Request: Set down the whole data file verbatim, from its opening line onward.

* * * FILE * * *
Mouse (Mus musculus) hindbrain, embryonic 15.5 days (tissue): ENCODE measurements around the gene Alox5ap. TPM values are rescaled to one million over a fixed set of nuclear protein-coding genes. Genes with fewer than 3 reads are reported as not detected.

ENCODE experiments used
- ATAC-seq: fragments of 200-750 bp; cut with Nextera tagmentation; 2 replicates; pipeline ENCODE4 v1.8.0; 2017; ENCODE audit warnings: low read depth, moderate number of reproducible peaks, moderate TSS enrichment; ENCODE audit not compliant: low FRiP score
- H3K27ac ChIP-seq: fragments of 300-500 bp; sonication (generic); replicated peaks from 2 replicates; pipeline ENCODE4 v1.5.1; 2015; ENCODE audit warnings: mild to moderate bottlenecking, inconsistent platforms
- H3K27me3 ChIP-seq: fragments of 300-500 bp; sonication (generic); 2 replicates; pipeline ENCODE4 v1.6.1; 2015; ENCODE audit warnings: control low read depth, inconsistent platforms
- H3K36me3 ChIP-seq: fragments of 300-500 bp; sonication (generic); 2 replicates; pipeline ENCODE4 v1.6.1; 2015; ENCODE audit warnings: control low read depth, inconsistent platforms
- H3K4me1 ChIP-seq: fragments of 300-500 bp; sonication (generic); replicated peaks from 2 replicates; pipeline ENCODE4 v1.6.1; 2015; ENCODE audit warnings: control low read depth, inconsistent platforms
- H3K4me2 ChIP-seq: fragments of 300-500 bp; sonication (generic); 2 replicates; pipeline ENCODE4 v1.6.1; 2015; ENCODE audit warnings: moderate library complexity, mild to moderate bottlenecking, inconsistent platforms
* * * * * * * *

Mouse (Mus musculus) hindbrain, embryonic 15.5 days (tissue): ENCODE measurements around the gene Alox5ap. TPM values are rescaled to one million over a fixed set of nuclear protein-coding genes. Genes with fewer than 3 reads are reported as not detected.

ENCODE experiments used
- ATAC-seq: fragments of 200-750 bp; cut with Nextera tagmentation; 2 replicates; pipeline ENCODE4 v1.8.0; 2017; ENCODE audit warnings: low read depth, moderate number of reproducible peaks, moderate TSS enrichment; ENCODE audit not compliant: low FRiP score
- H3K27ac ChIP-seq: fragments of 300-500 bp; sonication (generic); replicated peaks from 2 replicates; pipeline ENCODE4 v1.5.1; 2015; ENCODE audit warnings: mild to moderate bottlenecking, inconsistent platforms
- H3K27me3 ChIP-seq: fragments of 300-500 bp; sonication (generic); 2 replicates; pipeline ENCODE4 v1.6.1; 2015; ENCODE audit warnings: control low read depth, inconsistent platforms
- H3K36me3 ChIP-seq: fragments of 300-500 bp; sonication (generic); 2 replicates; pipeline ENCODE4 v1.6.1; 2015; ENCODE audit warnings: control low read depth, inconsistent platforms
- H3K4me1 ChIP-seq: fragments of 300-500 bp; sonication (generic); replicated peaks from 2 replicates; pipeline ENCODE4 v1.6.1; 2015; ENCODE audit warnings: control low read depth, inconsistent platforms
- H3K4me2 ChIP-seq: fragments of 300-500 bp; sonication (generic); 2 replicates; pipeline ENCODE4 v1.6.1; 2015; ENCODE audit warnings: moderate library complexity, mild to moderate bottlenecking, inconsistent platforms